The other good things they have accomplished are taking the fish wheels out of the rivers, stopping horse seining, stopping purse seining, stopping gillnetting in Tillimook bay, the Nestuca River and the Nehalem River. There is still a lot of work to be done and it is going to take time, but I see thing getting better. I have relatives in Idaho who can now fish for chinook and steelhead on the Clearwater River, that's something.;)
 
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Casting Call
Casting Call
Very inspiring! I will do as much as I can before I leave. Thank You
 
Raincatcher
Raincatcher
:DThanks for sharing, Lon, and the trip down memory lane.
 
E
eugene1
I agree with you, Irish. Lots of money going into restoring the runs we still have and expanding them to once cut off rivers. For example they are spending about one Billion dollars to restore chinook to the San Joaquin River here in CA.

Closer to you guys the Corps is providing fish access to the Middle fork Willamette already and there is a ton of habitat upstream of Dexter.
 
18406ej
18406ej
IR,

A very nice and informative post. I can remember driving from Eugene to Florence with my parents when I was a boy, and seeing the log floats along the Siuslaw. I might be wrong, but I believe they were feeding one of the Murphy mills just North of Mapleton.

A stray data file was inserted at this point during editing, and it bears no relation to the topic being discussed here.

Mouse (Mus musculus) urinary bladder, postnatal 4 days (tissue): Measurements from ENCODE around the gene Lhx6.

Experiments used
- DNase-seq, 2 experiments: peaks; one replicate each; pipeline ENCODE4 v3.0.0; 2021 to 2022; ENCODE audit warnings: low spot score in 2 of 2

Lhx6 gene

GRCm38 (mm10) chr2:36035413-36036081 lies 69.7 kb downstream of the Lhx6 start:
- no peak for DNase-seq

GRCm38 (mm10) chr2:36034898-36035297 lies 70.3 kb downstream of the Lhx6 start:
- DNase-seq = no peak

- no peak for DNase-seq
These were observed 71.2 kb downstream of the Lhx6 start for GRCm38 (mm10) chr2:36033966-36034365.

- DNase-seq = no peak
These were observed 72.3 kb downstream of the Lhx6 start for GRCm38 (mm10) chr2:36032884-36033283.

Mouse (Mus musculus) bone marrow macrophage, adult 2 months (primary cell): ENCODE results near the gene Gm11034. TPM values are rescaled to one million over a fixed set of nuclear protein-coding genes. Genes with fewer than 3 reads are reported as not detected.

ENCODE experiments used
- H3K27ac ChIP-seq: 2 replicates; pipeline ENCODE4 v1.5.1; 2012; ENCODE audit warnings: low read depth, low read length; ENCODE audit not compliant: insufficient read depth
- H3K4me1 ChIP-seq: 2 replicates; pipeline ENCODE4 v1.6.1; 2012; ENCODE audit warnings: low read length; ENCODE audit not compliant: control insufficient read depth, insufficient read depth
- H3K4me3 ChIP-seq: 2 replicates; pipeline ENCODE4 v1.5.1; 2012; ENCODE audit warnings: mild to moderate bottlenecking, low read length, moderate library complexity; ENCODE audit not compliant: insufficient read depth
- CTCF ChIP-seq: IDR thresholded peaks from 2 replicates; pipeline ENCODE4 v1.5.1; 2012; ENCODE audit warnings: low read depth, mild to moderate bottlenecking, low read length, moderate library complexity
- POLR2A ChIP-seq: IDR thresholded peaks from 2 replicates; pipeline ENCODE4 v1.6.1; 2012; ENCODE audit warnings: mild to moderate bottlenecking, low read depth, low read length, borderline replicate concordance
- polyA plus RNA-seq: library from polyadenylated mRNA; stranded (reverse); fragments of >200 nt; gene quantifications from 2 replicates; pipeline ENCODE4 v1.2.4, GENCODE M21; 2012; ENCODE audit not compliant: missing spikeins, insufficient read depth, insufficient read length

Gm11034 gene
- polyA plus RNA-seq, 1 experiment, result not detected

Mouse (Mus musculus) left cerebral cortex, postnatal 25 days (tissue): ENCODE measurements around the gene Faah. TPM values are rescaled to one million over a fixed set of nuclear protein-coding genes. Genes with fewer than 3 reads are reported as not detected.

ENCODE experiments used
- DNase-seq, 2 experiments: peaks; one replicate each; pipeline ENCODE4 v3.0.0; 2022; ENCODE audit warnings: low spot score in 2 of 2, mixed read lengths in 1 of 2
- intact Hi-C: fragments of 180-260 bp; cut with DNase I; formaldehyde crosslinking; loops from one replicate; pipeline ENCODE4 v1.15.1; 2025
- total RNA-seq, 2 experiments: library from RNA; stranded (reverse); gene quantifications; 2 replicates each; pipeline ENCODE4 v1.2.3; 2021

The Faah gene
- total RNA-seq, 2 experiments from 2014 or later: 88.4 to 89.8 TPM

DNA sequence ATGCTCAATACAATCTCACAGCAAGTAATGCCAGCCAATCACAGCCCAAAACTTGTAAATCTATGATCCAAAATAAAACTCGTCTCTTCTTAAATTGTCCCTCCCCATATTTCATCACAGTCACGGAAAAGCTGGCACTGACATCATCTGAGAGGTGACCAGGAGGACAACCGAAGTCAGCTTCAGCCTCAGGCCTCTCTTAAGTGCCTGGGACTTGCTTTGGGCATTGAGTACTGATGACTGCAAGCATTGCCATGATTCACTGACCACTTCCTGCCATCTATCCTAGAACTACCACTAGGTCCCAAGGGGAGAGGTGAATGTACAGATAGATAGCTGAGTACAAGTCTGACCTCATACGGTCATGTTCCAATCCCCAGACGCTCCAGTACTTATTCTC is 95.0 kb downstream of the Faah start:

You might know the answer to this: When we were busy feeding all of our wood "scrap" into the wigwams, what did people use for ground over? I remember the bark-o-mulch craze in the mid-70's, but not what the bark was replacing.

Sincerely,

Eamon
 
bass
bass
Great post Irish. In this age of immediate gratification it is often hard to appreciate progress that is measured in decades. There is certainly more to be done, but I agree that in a lot of cases we are on the right path.
 
O
OnTheFly
Nice one Lonn. Now all we need is an open season for sea lions.:D
 
Irishrover
Irishrover
OnTheFly said:
Nice one Lonn. Now all we need is an open season for sea lions.:D

There is pleanty of room for those seals inside of the wigwam burners!

EJ before bark dust I do believe it was either dirt or grass, (not the kind they smoke).
 
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E
eugene1
Irishrover said:
There is pleanty of room for those seals inside of the wigwam burners!

EJ before bark dust I do believe it was either dirt or grass, (not the kind they smoke).

lol
 
Irishrover
Irishrover
eugene1 said:
I agree with you, Irish. Lots of money going into restoring the runs we still have and expanding them to once cut off rivers. For example they are spending about one Billion dollars to restore chinook to the San Joaquin River here in CA.

This is good news. Those fish leave San Francisco Bay and head north to feed and go along the Oregon coast. A few years back they shut off retention of chinook south of Cape Falcon off the coat of Oregon. The Sacremento chinook were doing poorly so that's why the shut down the chinook fishing. It has since been reopened. Hope you can hook into some of those hogs.